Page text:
From the first day it was introduced, the 1993 Audi Avant was heavily admired by collectors. Available only in the 5-door Avant version, the car used a Porsche-modified 2.2-liter 20v turbocharged “five” engine. The car also boasted Porsche-branded brakes, upgraded suspension, and Quattro 4-wheel drive. It could achieve a maximum speed of 163 mph with an acceleration of zero to 62 mph in 4.8 seconds, courtesy of its excellent traction. In fact, the Audi RS 2 Avant could sprint from zero to 30mph faster than a McLaren F1 and was the first Audi to come with the RS badge.

1996 Audi A3


When Audi announced the Audi A3 for the 1996 model year, it caught enthusiasts by surprise due to its relatively low price. This was achieved primarily by incorporating a smaller package in a superior skin. Initially, the A3 was offered as a 3-door version to emphasize its sporty personality and was the first car in its class to come with a 5-valves-per-cylinder engine. The 1.8-liter capacity engine could generate 150 bhp with a turbocharger, and 1250 bhp without it. Its body was completely galvanized, giving it a remarkable drag coefficient of 0.31cd. The 1998 models were given a 1.8 turbo Quattro, with a Haldex clutch transmitting drive to the rear axle.

1999 Audi S6


After several months of speculation, the 295bhp Audi A6 was finally launched on February 1999. The car came with a longer bonnet than its counterparts to accommodate a gigantic V8 engine. It was both fast and spacious enough to house an entire family, not to mention its relatively soft suspension and wide range of luxury fitments. This powerful combination made the car one of the finest long-distance vehicle during its time.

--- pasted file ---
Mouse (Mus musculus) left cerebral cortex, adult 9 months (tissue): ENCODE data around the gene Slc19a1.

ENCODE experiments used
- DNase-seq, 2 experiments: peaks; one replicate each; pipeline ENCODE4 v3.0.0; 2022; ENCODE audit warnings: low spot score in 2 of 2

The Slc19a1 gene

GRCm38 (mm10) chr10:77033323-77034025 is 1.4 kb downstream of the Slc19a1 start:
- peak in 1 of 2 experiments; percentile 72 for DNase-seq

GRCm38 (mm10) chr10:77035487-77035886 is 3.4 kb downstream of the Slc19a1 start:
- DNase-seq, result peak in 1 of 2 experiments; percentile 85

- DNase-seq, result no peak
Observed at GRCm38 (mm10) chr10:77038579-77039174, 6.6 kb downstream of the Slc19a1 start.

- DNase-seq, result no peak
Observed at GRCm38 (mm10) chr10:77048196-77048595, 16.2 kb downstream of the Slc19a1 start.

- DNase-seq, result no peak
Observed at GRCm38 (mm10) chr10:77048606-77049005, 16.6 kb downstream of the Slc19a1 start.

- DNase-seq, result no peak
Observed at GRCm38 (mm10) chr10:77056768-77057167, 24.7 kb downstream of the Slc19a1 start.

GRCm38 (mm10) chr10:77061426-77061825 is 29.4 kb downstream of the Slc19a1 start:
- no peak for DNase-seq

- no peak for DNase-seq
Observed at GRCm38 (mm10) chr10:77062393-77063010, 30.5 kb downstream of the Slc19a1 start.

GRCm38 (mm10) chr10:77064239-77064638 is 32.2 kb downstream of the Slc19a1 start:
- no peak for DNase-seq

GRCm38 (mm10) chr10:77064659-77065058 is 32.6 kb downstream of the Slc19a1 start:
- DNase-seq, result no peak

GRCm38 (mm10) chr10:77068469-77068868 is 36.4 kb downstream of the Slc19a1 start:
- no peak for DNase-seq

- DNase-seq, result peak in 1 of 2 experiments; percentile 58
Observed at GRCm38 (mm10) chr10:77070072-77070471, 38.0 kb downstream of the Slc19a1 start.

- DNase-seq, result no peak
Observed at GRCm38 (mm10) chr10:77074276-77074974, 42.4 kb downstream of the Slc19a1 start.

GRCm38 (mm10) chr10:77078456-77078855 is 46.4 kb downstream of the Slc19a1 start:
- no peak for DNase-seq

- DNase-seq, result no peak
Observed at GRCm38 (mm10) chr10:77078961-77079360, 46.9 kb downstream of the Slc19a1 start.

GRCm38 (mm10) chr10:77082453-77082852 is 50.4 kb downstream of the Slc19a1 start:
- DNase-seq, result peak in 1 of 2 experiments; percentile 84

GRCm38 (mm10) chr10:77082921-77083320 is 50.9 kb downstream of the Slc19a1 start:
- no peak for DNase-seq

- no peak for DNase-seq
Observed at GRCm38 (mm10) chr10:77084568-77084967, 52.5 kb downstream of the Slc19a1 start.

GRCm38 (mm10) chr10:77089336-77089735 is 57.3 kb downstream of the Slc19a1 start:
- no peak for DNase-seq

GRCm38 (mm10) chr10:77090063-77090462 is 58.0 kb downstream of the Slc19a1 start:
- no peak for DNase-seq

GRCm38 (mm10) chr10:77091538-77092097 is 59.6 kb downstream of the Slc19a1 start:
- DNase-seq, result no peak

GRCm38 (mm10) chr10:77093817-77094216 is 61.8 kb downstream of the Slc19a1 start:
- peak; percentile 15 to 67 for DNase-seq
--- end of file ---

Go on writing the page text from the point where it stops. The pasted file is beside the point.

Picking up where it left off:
1998 Audi TT Coupé


The Audi TT was first introduced in 1995 at the Frankfurt Auto Show as a concept. The production model took three years to finalize, but it differed slightly from the concept in its rear section and bumper design (a tiny window was incorporated behind the doors). The first models were the coupe version that was powered by a 1.8-liter turbocharged engine, which could produce 225 or 180 PS. After five years, the TT was equipped with a naturally aspirated 3.2-liter V6 engine that could deliver 250 PS. The V6 came with all-wheel drive while the diesel versions were equipped with front-wheel drive.

1997 Audi S4 Quattro


The S4 was first introduced in 1992 as a performance version of the cool Audi 100. However, due to a diversion in the naming system, a sporting version of the 1997 Audi A4 was given the S4 badge. The S4 Quattro used a 265bhp 30 valve bi-turbo V6 engine that could accelerate from zero to 62mph in 5.6 seconds. The car could also manage a maximum speed of 155mph, and offered a 5-speed tiptronic or 6-speed manual transmission.

1999 Audi TT Roadster


The Audi TT has grown to become an icon in modern motoring, thanks to its classic design that gave the German car manufacturer overnight success. It combined visual flourish with the option of original leather trim with baseball gloves-inspired stitching, which added to its appeal. There were 225 and 180 PS versions, then the Coupe, and finally a 160PS model.

Garrett Parker

Written by Garrett Parker

Garrett by trade is a personal finance freelance writer and journalist. With over 10 years experience he's covered businesses, CEOs, and investments. However he does like to take on other topics involving some of his personal interests like automobiles, future technologies, and anything else that could change the world.

Read more posts by Garrett Parker